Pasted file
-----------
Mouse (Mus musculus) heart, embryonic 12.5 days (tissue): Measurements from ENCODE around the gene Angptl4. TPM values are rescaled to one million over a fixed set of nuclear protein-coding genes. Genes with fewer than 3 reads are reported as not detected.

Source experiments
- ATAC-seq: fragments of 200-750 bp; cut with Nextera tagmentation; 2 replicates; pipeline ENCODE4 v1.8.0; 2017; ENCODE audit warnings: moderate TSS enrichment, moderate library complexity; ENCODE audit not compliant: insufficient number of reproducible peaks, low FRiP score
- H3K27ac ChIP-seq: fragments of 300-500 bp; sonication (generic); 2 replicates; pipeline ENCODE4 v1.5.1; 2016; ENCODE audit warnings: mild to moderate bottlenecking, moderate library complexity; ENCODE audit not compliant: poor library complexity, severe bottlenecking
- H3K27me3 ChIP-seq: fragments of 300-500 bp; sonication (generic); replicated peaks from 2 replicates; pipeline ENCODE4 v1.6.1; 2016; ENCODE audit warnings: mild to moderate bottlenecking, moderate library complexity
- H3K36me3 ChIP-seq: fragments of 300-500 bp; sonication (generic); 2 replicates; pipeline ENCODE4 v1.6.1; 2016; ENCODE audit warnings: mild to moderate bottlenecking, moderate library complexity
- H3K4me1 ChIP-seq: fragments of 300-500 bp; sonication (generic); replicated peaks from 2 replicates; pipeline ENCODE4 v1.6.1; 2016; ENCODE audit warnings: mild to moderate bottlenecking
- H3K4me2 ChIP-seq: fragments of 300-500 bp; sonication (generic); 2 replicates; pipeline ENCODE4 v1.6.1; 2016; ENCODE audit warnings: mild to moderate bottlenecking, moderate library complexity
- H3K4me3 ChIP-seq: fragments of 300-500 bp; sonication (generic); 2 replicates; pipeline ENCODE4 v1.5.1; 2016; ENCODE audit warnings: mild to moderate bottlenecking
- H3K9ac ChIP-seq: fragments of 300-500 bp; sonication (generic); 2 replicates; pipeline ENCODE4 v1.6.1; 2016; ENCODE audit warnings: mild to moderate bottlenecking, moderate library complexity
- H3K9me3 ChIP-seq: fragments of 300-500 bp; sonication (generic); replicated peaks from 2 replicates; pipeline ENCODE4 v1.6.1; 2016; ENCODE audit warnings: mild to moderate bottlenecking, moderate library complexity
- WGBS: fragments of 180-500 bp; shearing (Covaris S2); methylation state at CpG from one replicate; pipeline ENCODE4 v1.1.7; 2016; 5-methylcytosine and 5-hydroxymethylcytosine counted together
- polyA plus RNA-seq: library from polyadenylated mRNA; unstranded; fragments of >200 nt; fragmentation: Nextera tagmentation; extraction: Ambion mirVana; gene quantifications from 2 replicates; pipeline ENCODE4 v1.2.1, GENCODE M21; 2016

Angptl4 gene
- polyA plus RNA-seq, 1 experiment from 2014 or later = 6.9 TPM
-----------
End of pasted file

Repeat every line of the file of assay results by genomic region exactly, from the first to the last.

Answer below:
Mouse (Mus musculus) heart, embryonic 12.5 days (tissue): Measurements from ENCODE around the gene Angptl4. TPM values are rescaled to one million over a fixed set of nuclear protein-coding genes. Genes with fewer than 3 reads are reported as not detected.

Source experiments
- ATAC-seq: fragments of 200-750 bp; cut with Nextera tagmentation; 2 replicates; pipeline ENCODE4 v1.8.0; 2017; ENCODE audit warnings: moderate TSS enrichment, moderate library complexity; ENCODE audit not compliant: insufficient number of reproducible peaks, low FRiP score
- H3K27ac ChIP-seq: fragments of 300-500 bp; sonication (generic); 2 replicates; pipeline ENCODE4 v1.5.1; 2016; ENCODE audit warnings: mild to moderate bottlenecking, moderate library complexity; ENCODE audit not compliant: poor library complexity, severe bottlenecking
- H3K27me3 ChIP-seq: fragments of 300-500 bp; sonication (generic); replicated peaks from 2 replicates; pipeline ENCODE4 v1.6.1; 2016; ENCODE audit warnings: mild to moderate bottlenecking, moderate library complexity
- H3K36me3 ChIP-seq: fragments of 300-500 bp; sonication (generic); 2 replicates; pipeline ENCODE4 v1.6.1; 2016; ENCODE audit warnings: mild to moderate bottlenecking, moderate library complexity
- H3K4me1 ChIP-seq: fragments of 300-500 bp; sonication (generic); replicated peaks from 2 replicates; pipeline ENCODE4 v1.6.1; 2016; ENCODE audit warnings: mild to moderate bottlenecking
- H3K4me2 ChIP-seq: fragments of 300-500 bp; sonication (generic); 2 replicates; pipeline ENCODE4 v1.6.1; 2016; ENCODE audit warnings: mild to moderate bottlenecking, moderate library complexity
- H3K4me3 ChIP-seq: fragments of 300-500 bp; sonication (generic); 2 replicates; pipeline ENCODE4 v1.5.1; 2016; ENCODE audit warnings: mild to moderate bottlenecking
- H3K9ac ChIP-seq: fragments of 300-500 bp; sonication (generic); 2 replicates; pipeline ENCODE4 v1.6.1; 2016; ENCODE audit warnings: mild to moderate bottlenecking, moderate library complexity
- H3K9me3 ChIP-seq: fragments of 300-500 bp; sonication (generic); replicated peaks from 2 replicates; pipeline ENCODE4 v1.6.1; 2016; ENCODE audit warnings: mild to moderate bottlenecking, moderate library complexity
- WGBS: fragments of 180-500 bp; shearing (Covaris S2); methylation state at CpG from one replicate; pipeline ENCODE4 v1.1.7; 2016; 5-methylcytosine and 5-hydroxymethylcytosine counted together
- polyA plus RNA-seq: library from polyadenylated mRNA; unstranded; fragments of >200 nt; fragmentation: Nextera tagmentation; extraction: Ambion mirVana; gene quantifications from 2 replicates; pipeline ENCODE4 v1.2.1, GENCODE M21; 2016

Angptl4 gene
- polyA plus RNA-seq, 1 experiment from 2014 or later = 6.9 TPM